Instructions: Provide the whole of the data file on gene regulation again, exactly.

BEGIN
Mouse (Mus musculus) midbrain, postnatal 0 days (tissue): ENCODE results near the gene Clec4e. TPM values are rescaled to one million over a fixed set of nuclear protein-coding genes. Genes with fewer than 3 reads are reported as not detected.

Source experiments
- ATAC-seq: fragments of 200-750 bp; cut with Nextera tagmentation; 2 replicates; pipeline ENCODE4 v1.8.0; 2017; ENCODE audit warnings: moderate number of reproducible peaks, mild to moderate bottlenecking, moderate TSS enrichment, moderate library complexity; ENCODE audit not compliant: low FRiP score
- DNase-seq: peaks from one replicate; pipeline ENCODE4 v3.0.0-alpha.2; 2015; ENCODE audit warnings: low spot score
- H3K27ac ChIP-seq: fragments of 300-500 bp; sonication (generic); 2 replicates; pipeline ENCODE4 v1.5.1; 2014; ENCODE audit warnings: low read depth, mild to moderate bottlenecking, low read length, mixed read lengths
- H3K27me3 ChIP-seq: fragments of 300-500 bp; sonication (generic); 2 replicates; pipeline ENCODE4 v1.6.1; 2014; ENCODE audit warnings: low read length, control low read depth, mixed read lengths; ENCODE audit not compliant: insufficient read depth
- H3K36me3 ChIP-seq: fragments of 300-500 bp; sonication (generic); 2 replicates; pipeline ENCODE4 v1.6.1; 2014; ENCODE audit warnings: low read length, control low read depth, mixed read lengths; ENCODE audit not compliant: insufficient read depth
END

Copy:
Mouse (Mus musculus) midbrain, postnatal 0 days (tissue): ENCODE results near the gene Clec4e. TPM values are rescaled to one million over a fixed set of nuclear protein-coding genes. Genes with fewer than 3 reads are reported as not detected.

Source experiments
- ATAC-seq: fragments of 200-750 bp; cut with Nextera tagmentation; 2 replicates; pipeline ENCODE4 v1.8.0; 2017; ENCODE audit warnings: moderate number of reproducible peaks, mild to moderate bottlenecking, moderate TSS enrichment, moderate library complexity; ENCODE audit not compliant: low FRiP score
- DNase-seq: peaks from one replicate; pipeline ENCODE4 v3.0.0-alpha.2; 2015; ENCODE audit warnings: low spot score
- H3K27ac ChIP-seq: fragments of 300-500 bp; sonication (generic); 2 replicates; pipeline ENCODE4 v1.5.1; 2014; ENCODE audit warnings: low read depth, mild to moderate bottlenecking, low read length, mixed read lengths
- H3K27me3 ChIP-seq: fragments of 300-500 bp; sonication (generic); 2 replicates; pipeline ENCODE4 v1.6.1; 2014; ENCODE audit warnings: low read length, control low read depth, mixed read lengths; ENCODE audit not compliant: insufficient read depth
- H3K36me3 ChIP-seq: fragments of 300-500 bp; sonication (generic); 2 replicates; pipeline ENCODE4 v1.6.1; 2014; ENCODE audit warnings: low read length, control low read depth, mixed read lengths; ENCODE audit not compliant: insufficient read depth